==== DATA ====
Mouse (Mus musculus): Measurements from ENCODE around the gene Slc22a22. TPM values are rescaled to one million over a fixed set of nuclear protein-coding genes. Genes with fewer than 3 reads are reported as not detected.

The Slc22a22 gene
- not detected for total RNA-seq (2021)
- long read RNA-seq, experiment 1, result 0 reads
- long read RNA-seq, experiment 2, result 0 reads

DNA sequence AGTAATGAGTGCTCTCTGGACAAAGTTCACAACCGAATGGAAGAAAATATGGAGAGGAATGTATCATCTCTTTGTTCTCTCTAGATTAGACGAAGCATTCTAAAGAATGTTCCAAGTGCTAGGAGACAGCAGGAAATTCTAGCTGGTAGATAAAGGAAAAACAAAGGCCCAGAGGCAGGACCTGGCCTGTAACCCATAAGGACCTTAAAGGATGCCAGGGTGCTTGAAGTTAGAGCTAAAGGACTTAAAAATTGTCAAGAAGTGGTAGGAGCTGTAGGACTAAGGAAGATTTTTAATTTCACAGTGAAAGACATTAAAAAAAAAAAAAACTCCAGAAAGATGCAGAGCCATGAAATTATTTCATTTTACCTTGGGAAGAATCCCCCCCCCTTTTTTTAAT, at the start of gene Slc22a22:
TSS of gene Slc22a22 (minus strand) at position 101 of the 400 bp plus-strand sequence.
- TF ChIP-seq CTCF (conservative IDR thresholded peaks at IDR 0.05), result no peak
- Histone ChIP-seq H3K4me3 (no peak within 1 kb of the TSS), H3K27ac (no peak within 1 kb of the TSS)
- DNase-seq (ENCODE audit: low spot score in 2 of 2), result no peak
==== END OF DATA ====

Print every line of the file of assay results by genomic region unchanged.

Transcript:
Mouse (Mus musculus): Measurements from ENCODE around the gene Slc22a22. TPM values are rescaled to one million over a fixed set of nuclear protein-coding genes. Genes with fewer than 3 reads are reported as not detected.

The Slc22a22 gene
- not detected for total RNA-seq (2021)
- long read RNA-seq, experiment 1, result 0 reads
- long read RNA-seq, experiment 2, result 0 reads

DNA sequence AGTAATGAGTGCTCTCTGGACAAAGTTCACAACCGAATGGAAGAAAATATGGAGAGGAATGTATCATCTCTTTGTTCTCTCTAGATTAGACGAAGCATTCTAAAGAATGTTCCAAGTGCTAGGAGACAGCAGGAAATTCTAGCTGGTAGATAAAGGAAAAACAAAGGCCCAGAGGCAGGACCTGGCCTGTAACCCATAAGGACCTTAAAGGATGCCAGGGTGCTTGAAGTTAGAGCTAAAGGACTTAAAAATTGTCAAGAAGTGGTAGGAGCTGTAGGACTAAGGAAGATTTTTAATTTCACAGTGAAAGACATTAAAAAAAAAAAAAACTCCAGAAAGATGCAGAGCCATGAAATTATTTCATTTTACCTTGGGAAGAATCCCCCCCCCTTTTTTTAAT, at the start of gene Slc22a22:
TSS of gene Slc22a22 (minus strand) at position 101 of the 400 bp plus-strand sequence.
- TF ChIP-seq CTCF (conservative IDR thresholded peaks at IDR 0.05), result no peak
- Histone ChIP-seq H3K4me3 (no peak within 1 kb of the TSS), H3K27ac (no peak within 1 kb of the TSS)
- DNase-seq (ENCODE audit: low spot score in 2 of 2), result no peak